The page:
Tweet about how to offend Catholics

Gail Gordon Donegan, a new appointee by Gov. Ralph Northam to the Virginia Council on Women, has history of derogatory attacks on others, and anti-Catholic jokes, on her public Twitter account. Northam’s office defended her, saying she has spent years advocating for women’s issues.

RICHMOND — A citizen appointee of Gov. Ralph Northam who made derogatory attacks on others and anti-Catholic posts on social media resigned on Wednesday following an outcry from Catholics.

Northam on Aug. 16 appointed Gail Gordon Donegan, a Democratic activist from Alexandria, to the 18-member Virginia Council on Women.

A Times-Dispatch review of her public social media history showed a history of attacks on other people as well as jokes and statements about Catholics. Both of Virginia’s Catholic bishops on Tuesday urged Catholics in Virginia to call the governor’s office to express concern.

Northam’s office initially defended Donegan, saying that while the governor did not condone her language, she had worked for years on women’s issues in Virginia.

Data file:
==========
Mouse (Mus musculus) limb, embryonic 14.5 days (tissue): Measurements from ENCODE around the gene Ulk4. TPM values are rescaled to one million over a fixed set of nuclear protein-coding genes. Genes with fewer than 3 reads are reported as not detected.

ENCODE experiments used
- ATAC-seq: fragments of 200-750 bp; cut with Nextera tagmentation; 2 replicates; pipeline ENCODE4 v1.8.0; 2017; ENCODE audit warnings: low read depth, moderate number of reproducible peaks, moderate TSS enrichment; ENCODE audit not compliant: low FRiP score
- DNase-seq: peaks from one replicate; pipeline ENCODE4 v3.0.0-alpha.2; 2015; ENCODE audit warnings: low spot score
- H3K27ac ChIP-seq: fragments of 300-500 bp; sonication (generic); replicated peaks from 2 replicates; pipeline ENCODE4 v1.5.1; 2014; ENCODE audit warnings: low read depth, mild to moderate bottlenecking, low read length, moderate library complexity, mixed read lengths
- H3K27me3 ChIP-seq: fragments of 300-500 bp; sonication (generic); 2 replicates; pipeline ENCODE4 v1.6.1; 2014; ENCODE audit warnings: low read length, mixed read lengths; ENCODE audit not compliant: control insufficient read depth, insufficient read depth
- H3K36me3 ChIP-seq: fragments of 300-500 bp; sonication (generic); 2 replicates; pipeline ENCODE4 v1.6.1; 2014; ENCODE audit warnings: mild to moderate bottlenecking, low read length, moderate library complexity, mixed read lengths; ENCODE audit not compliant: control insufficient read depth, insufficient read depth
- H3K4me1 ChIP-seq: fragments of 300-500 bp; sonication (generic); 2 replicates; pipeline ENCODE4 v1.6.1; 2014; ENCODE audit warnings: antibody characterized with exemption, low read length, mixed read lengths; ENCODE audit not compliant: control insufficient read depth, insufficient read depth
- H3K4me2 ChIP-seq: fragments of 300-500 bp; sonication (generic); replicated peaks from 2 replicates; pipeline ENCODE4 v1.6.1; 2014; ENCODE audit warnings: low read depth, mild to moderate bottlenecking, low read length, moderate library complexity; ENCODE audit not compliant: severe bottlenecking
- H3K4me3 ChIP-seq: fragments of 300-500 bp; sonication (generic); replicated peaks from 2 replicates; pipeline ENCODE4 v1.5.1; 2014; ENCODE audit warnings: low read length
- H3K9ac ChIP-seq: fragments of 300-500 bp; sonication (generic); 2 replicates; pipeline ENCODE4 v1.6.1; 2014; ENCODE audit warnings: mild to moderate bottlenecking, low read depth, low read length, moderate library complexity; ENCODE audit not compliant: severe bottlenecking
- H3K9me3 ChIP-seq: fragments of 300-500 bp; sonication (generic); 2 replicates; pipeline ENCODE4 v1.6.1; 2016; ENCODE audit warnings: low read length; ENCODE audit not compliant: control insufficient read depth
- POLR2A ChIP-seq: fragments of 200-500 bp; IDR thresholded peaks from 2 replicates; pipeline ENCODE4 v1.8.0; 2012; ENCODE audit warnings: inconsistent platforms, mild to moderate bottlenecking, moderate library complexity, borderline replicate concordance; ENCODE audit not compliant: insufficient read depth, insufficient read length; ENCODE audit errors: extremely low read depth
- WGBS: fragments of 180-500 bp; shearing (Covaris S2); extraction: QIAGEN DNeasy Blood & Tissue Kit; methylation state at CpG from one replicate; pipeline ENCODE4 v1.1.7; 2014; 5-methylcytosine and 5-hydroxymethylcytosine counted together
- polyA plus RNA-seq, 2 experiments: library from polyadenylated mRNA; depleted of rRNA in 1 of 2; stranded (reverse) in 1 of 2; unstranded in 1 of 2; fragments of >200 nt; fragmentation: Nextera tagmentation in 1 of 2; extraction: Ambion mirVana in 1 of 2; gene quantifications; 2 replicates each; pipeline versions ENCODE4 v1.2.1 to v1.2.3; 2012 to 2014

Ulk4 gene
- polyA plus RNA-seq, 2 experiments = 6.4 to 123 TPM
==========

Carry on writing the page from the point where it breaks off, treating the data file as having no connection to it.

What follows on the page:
Alena Yarmosky, Northam’s press secretary, confirmed Wednesday that Donegan had resigned from the council.

Donegan did not respond to an email.

Senate Democratic Leader Dick Saslaw, D-Fairfax, who was a reference for Donegan in her application to the Secretary of the Commonwealth for the appointment, tweeted support for her on Wednesday, as did American Atheists, an association in New Jersey.

“It is unfortunate that the Commonwealth will not benefit from the commitment and advocacy of Gail Donegan,” Saslaw said on Twitter. “Her dedication to important issues would have made a great addition to the Virginia Council on Women.”

The atheist association tweeted that Northam should “not let the scandal-rocked, morally bankrupt Catholic Church force out an atheist appointee for telling the truth.”

Virginia’s two Catholic bishops, Bishop Michael Burbidge of the Catholic Diocese of Arlington and Bishop Barry C. Knestout of the Catholic Diocese of Richmond, issued a statement Tuesday saying Donegan “has demonstrated a pattern of ridiculing Catholic beliefs and employing stereotypes designed to malign people of faith. Had these comments been directed toward any other group of persons, they would have disqualified her from this role.”

A statement Wednesday from the Catholic Diocese of Arlington called Donegan’s resignation “a welcome development.” Burbidge thanked Catholics who called and emailed the governor’s office.

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